8.Jon Neise is a finesse pitcher, so it'll take him longer to develop though tonight he threw an amazing game in Game 1 of the playoffs (6 IP 1 hit 9 k's) what do you think of his potential?

Tejesh: Jon Niese has always been an intriguing prospect for me, because he throws 88-92, not exactly finesse, but he's no Kazmir, at least yet. I'd say he can still add a couple of ticks on his fastball, and he's got a plus curveball, so I'd say his ceiling is a 3/borderline 2 starter. He sacrificed everything else this season for control, and in fact, did cut his walk rate in half. His final 6 or so starts this season were very promising, and he, too, should be in Binghamton, next year.

9.Dyan Owen is just destroying the NYPL is it just because he is pitching in such a bad league or do you think he is a good pitcher? What is his potential?

Tejesh: Dylan Owen is a beast. Straight up beast. He'll be 22 in St. Lucie next year, and it will be interesting to see how he responds. I think he is a good pitcher, however, it's too early to tell what his ceiling is.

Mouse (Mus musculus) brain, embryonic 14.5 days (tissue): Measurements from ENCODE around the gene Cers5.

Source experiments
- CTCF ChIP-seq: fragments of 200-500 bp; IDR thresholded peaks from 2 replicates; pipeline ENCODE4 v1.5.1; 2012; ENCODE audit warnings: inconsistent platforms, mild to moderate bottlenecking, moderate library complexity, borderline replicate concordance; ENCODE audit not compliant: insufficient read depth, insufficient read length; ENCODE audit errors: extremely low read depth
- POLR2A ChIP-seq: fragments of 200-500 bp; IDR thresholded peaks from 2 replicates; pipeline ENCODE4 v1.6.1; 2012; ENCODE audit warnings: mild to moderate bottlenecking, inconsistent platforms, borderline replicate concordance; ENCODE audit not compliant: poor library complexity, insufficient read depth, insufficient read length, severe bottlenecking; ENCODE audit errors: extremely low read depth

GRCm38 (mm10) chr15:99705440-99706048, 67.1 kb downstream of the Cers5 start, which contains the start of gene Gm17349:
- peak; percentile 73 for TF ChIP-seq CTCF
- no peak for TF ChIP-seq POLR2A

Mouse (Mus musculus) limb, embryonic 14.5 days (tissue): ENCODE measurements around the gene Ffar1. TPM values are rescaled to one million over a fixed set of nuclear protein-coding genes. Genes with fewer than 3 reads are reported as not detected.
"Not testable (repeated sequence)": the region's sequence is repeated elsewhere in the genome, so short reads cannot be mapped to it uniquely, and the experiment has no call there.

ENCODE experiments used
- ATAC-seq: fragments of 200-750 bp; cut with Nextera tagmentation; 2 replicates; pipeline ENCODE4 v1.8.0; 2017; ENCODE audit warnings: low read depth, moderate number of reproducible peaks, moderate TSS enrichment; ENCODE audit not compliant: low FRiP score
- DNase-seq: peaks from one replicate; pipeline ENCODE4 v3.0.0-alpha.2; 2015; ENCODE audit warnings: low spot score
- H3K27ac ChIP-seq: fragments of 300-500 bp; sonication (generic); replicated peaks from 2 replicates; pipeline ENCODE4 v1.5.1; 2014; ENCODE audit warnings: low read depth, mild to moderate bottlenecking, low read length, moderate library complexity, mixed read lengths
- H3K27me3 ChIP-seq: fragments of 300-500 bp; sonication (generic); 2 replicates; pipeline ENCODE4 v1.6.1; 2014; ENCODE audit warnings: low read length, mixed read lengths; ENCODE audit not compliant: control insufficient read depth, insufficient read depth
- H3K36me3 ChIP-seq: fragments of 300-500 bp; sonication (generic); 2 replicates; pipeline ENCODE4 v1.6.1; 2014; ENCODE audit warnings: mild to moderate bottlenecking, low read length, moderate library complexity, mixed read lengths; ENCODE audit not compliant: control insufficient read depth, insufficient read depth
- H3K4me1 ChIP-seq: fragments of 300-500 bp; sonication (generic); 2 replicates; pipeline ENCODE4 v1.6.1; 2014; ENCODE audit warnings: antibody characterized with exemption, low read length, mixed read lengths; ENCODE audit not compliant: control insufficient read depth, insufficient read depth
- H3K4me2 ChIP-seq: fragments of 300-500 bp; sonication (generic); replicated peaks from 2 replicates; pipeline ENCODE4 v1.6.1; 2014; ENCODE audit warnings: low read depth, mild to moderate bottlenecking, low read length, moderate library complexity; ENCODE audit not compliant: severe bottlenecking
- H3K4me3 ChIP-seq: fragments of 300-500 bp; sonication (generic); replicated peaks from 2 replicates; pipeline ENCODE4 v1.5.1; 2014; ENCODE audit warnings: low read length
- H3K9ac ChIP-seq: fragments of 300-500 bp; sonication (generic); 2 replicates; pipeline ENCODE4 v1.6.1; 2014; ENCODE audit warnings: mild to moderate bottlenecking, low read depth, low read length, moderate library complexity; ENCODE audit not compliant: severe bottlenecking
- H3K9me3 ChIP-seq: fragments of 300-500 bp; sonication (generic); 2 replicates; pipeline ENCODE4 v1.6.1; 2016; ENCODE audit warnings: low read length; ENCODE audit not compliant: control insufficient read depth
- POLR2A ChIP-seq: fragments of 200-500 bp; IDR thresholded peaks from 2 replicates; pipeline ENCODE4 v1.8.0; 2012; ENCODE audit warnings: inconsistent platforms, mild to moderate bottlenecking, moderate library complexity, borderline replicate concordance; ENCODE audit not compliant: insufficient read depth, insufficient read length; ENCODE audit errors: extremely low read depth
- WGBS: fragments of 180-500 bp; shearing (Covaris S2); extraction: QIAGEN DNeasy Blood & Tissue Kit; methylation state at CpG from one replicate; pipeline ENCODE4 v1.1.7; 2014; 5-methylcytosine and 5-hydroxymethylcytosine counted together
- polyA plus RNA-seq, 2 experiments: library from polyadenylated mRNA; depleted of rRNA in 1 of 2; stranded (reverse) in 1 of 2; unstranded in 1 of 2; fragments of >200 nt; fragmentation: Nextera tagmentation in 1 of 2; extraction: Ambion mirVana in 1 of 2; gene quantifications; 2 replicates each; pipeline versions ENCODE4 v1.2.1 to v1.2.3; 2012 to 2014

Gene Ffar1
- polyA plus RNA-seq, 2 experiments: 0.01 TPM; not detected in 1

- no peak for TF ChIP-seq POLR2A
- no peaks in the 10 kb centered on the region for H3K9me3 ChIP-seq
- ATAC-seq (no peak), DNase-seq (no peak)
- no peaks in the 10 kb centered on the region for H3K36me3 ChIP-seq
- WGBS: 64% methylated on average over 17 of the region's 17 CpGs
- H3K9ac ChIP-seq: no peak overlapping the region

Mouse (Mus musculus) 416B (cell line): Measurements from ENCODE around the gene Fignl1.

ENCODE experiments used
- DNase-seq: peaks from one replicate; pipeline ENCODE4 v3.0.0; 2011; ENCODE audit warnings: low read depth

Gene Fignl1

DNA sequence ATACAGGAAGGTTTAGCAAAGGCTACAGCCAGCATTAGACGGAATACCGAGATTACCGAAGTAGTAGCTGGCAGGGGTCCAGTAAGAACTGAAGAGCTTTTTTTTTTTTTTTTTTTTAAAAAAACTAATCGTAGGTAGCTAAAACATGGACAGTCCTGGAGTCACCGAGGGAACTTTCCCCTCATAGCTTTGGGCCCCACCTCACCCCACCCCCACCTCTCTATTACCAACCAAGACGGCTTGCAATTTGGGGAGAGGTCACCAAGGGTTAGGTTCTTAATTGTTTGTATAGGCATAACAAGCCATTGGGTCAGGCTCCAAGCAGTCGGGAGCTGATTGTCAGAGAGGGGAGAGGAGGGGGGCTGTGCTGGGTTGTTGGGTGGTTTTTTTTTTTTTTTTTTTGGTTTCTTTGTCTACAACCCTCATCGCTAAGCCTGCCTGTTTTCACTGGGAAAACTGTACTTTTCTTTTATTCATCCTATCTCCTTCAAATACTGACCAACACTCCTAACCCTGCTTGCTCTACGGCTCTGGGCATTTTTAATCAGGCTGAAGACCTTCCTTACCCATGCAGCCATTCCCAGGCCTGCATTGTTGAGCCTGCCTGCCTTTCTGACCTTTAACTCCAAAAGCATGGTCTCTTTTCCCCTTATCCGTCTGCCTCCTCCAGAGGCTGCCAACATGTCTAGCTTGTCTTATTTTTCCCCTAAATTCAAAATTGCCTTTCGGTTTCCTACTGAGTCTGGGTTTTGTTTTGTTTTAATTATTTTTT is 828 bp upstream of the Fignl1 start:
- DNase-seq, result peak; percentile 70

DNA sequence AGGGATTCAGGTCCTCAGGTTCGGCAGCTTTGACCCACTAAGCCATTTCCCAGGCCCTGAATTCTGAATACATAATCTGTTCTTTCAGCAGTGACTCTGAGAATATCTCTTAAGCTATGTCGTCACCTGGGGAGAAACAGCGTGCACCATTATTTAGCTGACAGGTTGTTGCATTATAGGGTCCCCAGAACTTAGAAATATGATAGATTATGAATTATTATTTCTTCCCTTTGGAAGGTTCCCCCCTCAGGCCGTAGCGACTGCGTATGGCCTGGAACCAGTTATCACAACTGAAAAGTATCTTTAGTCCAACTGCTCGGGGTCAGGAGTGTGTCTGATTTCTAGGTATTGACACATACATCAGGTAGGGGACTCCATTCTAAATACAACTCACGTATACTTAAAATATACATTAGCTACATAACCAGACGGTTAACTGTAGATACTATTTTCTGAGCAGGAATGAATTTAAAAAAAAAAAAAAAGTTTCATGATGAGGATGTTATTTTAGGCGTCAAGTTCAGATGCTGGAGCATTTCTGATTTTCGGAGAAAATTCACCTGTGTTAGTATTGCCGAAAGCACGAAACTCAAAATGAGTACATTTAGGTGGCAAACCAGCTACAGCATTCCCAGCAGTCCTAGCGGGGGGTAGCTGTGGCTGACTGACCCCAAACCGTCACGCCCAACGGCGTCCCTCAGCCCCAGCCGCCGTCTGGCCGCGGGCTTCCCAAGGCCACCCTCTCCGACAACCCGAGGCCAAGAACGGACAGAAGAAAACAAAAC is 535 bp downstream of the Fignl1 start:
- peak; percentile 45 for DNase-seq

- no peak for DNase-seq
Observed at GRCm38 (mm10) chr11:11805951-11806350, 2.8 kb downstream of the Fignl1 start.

10.Eddie Kunz numbers are inflated in Brooklyn how long until he is pitching in NY for the Mets?

Tejesh: I'd be shocked if he pulled a Joe Smith next year. I think he'll open in Binghamton, along with Brant Rustich, and most likely will stay there all season. Really, who is he replacing? Wagner, Heilman, Feliciano are your top 3 relievers. Hopefully you throw Smith into that mix, then you have Mota and Show, and whoever the long man is (Collazo?) - that's 7, and you're not going to carry more then that.

11.Whats your top 10 prospect list looking like now?

Tejesh: Right now - including Gomez and Pelfrey, mine would look like this: Humber, Gomez, Pelfrey, Fernando, Guerra, Mulvey, Carp, Evans, Parnell, Kunz

If you took Gomez and Pelfrey out, then I would consider putting Dylan Owen and Daniel Murphy/Anderson Hernandez on the list.

12.Why should we be excited for Bobby Parnell?

Tejesh: He added 4-6 MPH on his fastball this season, and now throws between 94 and 96 with outstanding sink. He also features an outstanding slider, and he also features a changeup with down bite to it, almost a splitter-esque pitch. He has been up and down in Binghamton this season, and should be there to begin next year, forming one of the best 1-2-3 combo's in AA, along with Guerra and Niese.

And, if Parnell doesn't make it in the rotation, he could be a devastating setup man in the majors.


Watch for this post to be edited with David's answers.

1 comment:

  1. Great work on the questions and answers. Keep up the good work!